In a brief discussion with two of my Lumière colleagues following the screening, the question of whether Hepburn and Grant’s characters deserved each other came up. Much is made of Hepburn’s Susan as the original manic pixie dream girl (personally, I think you can trace it back further to Marion Davies in The Patsy [1928]), though on account of her sheer belligerence and capacity for destruction (culminating in the obliteration of David’s Brontosaurus skeleton), perhaps stark raving mad lunatic is a more accurate description (or borderline sociopath, reckons Doug Dillaman). Susan’s behaviour towards David is heightened by her lovesickness, but her relentless pursuit of him also seems scarily impulsive, no different from when she steals a car, releases a circus leopard into the wild, or any other myriad of reckless decisions she makes during the course of the film. In any case, although David declares his affection for her at the end, is it love or defeat? The final image of him slumped, speechless, a pile of bones at his feet, suggests surrender more than anything else.

Bringing Up Baby is not a film to wind down to (certainly, not after you’ve just seen The Raid 2[1]). The ideal nightcap would have been to revisit George Cukor’s wonderful Holiday (1938), Hepburn and Grant’s best collaboration by a long shot. Released the same year as Bringing Up Baby, it opens with an identical conceit—a subservient Grant is about to get married, only for the irresistible Hepburn to come along—and also distills a sense of youthful free-spirit through play and performance. On nearly every other level, though, it’s pure antidote: warm, generous, naturalistic, relaxed, and crucially, about two would-be lovers who learn to find themselves before each other. In Bringing Up Baby, once Hepburn gets her hooks into Grant, it’s as if she beats him into submission. In the final analysis, it’s what makes Bringing Up Baby such a superb comedy, but also a rather dubious romance.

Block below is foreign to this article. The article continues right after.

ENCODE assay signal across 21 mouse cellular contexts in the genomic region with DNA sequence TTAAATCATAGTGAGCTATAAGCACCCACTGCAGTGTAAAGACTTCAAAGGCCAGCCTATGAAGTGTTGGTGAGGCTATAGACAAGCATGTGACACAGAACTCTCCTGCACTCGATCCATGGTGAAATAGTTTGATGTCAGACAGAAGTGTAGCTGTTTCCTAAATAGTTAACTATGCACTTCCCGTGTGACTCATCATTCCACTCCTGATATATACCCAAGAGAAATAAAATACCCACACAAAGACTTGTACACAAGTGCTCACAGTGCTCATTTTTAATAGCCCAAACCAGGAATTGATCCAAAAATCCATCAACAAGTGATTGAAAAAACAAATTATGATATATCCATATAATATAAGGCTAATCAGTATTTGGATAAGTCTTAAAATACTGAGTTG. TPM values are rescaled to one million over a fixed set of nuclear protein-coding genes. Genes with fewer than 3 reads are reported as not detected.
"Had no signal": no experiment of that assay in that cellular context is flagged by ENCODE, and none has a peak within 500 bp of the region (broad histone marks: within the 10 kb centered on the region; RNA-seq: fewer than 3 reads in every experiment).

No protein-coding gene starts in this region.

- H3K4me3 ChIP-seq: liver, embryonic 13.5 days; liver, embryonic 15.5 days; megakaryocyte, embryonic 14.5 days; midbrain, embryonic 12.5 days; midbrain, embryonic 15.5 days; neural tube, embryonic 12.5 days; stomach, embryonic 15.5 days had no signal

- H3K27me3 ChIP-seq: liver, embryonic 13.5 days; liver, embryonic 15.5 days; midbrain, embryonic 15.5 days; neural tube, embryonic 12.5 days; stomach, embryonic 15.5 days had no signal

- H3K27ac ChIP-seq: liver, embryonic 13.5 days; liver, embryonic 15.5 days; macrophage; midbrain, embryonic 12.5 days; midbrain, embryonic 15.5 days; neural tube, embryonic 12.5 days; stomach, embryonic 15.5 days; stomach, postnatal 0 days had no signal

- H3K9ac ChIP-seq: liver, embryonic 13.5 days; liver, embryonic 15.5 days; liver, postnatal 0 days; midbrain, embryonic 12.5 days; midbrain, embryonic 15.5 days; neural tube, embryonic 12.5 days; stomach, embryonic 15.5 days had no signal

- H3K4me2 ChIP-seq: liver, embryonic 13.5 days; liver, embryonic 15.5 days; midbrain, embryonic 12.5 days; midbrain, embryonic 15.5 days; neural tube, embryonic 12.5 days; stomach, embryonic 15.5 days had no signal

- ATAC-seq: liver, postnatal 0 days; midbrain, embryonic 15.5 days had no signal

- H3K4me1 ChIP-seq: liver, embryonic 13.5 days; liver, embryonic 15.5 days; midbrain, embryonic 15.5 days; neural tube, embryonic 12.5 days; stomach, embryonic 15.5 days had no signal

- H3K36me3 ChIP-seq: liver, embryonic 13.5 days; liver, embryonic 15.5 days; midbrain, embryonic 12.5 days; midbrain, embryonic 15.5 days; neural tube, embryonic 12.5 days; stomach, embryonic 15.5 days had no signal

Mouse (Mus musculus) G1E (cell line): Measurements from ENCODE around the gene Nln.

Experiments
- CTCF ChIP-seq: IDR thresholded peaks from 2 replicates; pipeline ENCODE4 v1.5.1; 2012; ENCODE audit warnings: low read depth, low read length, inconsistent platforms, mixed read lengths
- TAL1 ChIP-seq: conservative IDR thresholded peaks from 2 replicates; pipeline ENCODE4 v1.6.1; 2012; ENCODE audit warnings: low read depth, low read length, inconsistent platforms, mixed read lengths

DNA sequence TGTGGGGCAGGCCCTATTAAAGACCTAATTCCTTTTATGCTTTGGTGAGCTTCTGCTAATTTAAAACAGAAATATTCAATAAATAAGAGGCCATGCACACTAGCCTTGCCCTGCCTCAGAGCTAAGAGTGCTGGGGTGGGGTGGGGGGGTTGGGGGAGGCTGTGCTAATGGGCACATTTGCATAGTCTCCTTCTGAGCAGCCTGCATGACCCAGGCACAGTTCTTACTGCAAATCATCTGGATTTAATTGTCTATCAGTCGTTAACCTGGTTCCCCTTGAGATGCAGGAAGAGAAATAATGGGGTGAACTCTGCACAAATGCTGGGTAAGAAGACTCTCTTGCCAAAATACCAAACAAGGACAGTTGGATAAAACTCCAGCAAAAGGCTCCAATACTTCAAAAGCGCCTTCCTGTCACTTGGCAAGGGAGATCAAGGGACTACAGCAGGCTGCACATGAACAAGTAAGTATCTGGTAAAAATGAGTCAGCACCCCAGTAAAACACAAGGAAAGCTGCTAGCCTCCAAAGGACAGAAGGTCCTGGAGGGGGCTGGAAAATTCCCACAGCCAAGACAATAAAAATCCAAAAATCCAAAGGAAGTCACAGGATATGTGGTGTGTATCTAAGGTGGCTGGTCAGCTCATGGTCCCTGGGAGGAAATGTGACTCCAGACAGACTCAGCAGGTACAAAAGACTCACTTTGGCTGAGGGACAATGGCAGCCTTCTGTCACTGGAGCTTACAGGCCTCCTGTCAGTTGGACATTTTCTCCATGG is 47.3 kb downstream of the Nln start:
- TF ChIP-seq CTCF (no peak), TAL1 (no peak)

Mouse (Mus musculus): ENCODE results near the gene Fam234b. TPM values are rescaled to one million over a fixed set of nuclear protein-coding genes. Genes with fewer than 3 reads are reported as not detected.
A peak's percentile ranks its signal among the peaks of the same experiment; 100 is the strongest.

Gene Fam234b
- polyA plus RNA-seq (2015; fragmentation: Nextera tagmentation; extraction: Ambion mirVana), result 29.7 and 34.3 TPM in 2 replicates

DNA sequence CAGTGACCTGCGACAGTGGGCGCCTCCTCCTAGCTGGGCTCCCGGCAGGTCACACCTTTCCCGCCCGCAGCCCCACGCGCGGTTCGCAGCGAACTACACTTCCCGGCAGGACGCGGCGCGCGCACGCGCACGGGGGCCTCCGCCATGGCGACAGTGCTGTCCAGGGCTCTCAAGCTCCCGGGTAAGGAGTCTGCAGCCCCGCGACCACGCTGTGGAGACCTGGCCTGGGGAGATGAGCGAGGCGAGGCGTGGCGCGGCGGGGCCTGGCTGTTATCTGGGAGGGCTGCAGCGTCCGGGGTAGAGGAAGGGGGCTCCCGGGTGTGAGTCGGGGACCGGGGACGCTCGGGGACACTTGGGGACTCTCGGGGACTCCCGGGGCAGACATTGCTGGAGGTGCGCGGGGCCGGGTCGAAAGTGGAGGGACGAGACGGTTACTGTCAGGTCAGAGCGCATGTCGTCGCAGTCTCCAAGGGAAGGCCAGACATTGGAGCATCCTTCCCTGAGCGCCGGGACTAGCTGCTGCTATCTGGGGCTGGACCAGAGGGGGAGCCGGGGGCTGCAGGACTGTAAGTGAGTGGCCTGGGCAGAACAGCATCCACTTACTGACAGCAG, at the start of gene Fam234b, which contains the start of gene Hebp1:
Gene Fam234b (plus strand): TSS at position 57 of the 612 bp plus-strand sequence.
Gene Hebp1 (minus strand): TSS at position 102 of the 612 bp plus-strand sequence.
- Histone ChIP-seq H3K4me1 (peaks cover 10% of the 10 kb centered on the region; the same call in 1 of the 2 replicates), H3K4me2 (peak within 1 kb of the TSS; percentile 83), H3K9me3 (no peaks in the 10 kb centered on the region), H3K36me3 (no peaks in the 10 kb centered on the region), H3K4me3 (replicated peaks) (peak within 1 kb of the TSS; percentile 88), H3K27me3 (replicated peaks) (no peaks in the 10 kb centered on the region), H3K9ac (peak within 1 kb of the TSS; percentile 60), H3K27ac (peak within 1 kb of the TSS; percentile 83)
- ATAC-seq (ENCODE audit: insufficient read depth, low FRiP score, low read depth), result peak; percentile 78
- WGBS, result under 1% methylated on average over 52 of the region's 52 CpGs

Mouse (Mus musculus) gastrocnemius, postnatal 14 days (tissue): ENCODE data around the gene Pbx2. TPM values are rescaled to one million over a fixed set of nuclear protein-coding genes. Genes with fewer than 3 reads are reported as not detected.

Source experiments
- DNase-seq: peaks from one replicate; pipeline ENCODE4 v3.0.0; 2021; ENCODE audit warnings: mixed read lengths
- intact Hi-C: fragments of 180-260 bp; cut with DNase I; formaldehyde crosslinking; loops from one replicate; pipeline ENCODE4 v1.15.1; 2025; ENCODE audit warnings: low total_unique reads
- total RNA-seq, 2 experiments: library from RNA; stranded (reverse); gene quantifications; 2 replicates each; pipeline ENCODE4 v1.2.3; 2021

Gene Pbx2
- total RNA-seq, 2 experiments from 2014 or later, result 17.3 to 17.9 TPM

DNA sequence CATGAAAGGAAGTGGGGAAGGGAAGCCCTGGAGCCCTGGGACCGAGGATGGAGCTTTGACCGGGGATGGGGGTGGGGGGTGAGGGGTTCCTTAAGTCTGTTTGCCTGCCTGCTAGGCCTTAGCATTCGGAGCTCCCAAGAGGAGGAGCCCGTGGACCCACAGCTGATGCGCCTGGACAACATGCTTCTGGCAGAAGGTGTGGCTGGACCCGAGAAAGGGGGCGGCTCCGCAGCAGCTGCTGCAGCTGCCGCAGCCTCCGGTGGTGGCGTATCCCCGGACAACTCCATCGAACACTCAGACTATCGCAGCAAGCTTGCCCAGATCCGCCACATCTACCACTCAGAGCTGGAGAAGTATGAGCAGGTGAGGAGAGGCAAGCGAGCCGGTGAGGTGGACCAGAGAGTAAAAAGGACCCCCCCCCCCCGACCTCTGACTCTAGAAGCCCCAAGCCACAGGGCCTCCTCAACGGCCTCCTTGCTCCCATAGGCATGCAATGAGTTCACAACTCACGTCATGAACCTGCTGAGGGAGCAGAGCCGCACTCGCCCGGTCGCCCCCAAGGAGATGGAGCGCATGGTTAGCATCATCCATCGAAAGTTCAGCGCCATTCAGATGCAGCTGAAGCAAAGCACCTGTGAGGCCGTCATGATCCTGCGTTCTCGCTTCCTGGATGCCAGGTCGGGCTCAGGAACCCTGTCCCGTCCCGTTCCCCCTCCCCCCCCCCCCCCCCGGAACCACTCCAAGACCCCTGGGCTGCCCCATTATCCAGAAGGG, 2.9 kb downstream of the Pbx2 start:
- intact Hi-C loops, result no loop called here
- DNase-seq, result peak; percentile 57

Film Societies in fourteen centres run an annual programme of weekly/monthly film screenings. Membership entitles the holder free admission to screenings for a 12-month period. Full details at filmsocietywellington.net.nz, or for information about a film society closest to you, visit the NZ Federation of Film Societies.

[1] Some brief notes on The Raid 2: Director Gareth Evans expands the world of the original film without compromising the level-up structure that made it so effective. This sequel still feels like progressing through a video game, the degree of difficulty increasing with each stage completed, only with richer and more cinematic cut scenes to inform the action. (Plus, some even crazier boss fights: ‘Baseball Boy’ and ‘Hammer Girl’ the pick of Iko Uwais’s adversaries.) The violence is so sustained towards the end of the film that it’s enough to make one queasy, though for me, that feeling is connected to something other than the body count. Released between The Raid and The Raid 2 , The Act of Killing exposed the corruption and shocking impunity of Indonesian war criminals—or “gangsters”, in their words—in a disturbing confessional format. Similarly, The Raid 2 is about gangsters and criminal organisations seemingly immune to punishment, untroubled by law enforcement, and complicit in its deep corruption. As entertaining as The Raid 2 is, one can’t help but be sickened by the thought of the surviving death squad members—especially those obsessed with the movies—reveling in the film’s grisly executions for possibly different reasons.

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Tim Wong is the founding editor of The Lumière Reader. He specialises in film and visual arts criticism, has covered film festivals in Europe and North America, and was the only New Zealand-based critic invited to vote on Sight and Sound’s decennial “Ten Greatest Films of All Time” poll in 2012. He is also a freelance web and graphic designer. In 2015 he wrote and directed Out of the Mist.